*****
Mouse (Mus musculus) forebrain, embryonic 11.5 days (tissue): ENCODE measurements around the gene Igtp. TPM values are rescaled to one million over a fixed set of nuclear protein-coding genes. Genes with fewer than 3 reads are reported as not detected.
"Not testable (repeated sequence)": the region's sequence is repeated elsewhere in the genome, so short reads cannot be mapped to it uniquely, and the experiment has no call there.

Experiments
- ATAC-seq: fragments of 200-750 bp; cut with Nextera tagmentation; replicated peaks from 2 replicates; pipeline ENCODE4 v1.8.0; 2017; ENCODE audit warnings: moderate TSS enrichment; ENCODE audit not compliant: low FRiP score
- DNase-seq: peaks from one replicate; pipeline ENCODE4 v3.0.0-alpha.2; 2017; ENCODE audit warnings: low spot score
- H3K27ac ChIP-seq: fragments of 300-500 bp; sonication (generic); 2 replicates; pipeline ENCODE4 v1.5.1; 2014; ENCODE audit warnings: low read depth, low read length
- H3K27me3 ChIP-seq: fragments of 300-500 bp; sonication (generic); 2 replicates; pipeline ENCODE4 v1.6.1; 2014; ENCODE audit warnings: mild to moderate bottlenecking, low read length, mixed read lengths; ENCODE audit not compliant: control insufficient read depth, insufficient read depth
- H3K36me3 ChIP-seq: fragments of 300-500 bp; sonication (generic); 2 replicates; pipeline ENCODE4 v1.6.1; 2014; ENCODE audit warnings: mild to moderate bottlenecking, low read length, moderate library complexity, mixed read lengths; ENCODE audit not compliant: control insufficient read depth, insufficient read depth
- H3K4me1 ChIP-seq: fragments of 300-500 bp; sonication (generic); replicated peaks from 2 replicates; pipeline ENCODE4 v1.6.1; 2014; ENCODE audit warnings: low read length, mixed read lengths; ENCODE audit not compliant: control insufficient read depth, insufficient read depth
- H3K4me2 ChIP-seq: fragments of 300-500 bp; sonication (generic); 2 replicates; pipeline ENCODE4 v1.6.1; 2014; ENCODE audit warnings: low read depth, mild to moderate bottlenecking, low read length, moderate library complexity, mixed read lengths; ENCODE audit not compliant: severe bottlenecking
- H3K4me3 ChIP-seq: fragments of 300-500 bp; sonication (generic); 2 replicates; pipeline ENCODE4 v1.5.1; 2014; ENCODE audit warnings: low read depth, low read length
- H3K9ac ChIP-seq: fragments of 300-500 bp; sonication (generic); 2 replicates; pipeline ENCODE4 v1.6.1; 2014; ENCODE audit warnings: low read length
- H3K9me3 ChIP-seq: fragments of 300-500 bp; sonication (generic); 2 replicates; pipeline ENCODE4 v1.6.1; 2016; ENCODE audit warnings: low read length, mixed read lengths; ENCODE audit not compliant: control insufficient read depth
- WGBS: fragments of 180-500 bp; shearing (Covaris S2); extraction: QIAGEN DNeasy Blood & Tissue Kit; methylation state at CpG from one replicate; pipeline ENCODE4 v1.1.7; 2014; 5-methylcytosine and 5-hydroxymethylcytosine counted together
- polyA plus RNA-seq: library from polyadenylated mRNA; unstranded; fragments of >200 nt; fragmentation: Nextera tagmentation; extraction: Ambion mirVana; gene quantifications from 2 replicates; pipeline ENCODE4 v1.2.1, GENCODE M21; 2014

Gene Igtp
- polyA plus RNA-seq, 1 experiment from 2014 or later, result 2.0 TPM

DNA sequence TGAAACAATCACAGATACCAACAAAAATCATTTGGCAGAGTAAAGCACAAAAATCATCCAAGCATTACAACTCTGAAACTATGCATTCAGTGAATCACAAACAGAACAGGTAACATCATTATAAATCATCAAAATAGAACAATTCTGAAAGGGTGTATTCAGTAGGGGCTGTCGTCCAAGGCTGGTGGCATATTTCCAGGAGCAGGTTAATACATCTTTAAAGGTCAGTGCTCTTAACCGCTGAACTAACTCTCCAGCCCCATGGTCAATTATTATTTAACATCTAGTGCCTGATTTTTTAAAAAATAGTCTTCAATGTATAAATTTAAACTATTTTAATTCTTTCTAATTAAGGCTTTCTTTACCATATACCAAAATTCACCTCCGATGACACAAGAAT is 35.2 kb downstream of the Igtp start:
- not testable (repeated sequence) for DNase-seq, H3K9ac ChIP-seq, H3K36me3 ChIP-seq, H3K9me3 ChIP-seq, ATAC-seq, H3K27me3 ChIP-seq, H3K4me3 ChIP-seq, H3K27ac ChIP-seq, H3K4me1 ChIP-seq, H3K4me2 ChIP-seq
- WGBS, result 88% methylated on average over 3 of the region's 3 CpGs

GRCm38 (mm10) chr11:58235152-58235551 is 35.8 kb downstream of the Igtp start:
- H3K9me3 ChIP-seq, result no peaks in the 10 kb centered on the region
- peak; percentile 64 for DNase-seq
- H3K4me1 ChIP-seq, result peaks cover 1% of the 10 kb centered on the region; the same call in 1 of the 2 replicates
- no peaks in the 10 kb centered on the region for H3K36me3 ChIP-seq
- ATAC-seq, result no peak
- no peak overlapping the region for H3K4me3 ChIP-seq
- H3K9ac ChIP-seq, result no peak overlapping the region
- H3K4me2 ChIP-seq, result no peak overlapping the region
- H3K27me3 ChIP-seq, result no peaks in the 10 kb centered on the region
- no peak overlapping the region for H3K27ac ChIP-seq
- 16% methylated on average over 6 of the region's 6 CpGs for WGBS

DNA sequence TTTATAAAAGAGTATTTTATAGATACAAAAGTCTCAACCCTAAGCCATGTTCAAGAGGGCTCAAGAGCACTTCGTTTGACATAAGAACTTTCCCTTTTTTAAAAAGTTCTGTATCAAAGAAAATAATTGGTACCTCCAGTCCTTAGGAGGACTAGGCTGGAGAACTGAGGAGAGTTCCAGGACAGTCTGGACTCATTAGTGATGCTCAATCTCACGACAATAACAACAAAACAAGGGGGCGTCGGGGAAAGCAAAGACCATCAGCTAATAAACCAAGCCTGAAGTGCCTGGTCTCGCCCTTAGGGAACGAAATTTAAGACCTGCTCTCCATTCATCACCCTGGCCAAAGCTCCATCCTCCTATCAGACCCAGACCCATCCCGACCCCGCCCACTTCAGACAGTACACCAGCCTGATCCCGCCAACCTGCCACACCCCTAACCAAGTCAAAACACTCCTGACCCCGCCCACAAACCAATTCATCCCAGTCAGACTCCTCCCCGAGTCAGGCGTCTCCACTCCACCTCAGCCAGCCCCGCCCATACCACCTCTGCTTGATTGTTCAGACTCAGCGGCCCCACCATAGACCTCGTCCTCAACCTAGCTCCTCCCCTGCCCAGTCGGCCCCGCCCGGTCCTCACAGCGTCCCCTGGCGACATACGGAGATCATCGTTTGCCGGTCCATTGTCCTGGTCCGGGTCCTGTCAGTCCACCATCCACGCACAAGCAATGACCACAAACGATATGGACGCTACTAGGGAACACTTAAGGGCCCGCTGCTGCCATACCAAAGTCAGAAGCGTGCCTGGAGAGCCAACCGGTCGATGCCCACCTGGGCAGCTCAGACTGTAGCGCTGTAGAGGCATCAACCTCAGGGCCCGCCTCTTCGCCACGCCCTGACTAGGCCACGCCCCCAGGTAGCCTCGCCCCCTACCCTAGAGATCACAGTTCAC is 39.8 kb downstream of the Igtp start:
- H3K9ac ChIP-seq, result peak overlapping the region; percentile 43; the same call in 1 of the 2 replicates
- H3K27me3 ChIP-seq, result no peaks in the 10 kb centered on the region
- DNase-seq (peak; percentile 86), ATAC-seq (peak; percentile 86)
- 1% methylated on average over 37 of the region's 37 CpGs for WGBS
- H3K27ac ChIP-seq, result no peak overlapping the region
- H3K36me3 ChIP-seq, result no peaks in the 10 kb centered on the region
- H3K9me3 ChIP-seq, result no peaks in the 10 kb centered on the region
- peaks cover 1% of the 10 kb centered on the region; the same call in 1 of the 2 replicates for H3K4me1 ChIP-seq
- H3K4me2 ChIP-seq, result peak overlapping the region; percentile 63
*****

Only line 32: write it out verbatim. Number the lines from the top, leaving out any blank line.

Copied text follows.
- 16% methylated on average over 6 of the region's 6 CpGs for WGBS